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Title: Measuring expectations : revitalization of the United Nations general assembly.
Authors: Sammy Kanadi.
Keywords: DRNTU::Social sciences::Political science::Political institutions
Issue Date: 2008
Abstract: The General Assembly is the largest organ of the United Nations and is the manifestation of the organization's principles of democracy and universality. The Charter of the United Nations gives the General Assembly precedence over other principal organs, yet ironically it has always lived under the shadow of the Security Council. Over the years it has been marginalized to the extent that even proposals for its revitalization have been of little concern to the world community at large. Nevertheless the General Assembly is a creation without substitution. Its universality is unrivaled by any other international organization. Its capacity for acting as the world's foremost deliberative body is highly prized by states which believe that military and economic might are not the only capitals required to exercise international relations. This dissertation is therefore an attempt to assess revitalization of the United Nations General Assembly. It explores the General Assembly process and seeks to explain why it works the way it does. It discusses the body's incompetence as well as its potentialities. It subsequently examines various revitalization proposals, analyzes their advantages and viability, and - while finding many obstacles to change -identifies possible paths to revitalization.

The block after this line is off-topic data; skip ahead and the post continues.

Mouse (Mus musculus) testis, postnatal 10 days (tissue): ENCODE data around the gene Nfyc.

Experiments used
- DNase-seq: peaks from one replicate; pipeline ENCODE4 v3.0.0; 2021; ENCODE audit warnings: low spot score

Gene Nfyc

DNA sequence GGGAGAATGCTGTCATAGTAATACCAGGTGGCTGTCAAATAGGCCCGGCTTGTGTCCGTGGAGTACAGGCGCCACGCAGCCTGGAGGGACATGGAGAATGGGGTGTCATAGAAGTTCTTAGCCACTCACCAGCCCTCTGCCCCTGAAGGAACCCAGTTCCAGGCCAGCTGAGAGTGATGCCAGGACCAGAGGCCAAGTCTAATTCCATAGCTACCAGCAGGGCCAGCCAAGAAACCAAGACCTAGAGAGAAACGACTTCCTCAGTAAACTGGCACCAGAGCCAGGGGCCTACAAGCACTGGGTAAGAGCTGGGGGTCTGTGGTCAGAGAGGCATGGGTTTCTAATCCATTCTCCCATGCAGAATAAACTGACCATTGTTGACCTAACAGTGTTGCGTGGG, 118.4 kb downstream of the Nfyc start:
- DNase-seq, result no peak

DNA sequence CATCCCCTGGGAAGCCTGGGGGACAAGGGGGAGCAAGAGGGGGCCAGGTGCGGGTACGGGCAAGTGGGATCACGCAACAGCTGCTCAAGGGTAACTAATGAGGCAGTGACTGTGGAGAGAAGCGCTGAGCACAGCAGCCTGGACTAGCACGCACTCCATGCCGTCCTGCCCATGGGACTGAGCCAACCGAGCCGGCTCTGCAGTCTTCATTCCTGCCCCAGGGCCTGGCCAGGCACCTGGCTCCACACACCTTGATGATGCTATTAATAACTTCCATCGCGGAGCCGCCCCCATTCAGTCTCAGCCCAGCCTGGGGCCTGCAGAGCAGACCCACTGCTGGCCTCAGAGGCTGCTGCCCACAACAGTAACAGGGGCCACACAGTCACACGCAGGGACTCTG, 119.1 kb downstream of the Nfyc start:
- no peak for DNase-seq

Fulltext Permission: restricted
Fulltext Availability: With Fulltext
Appears in Collections:RSIS Theses

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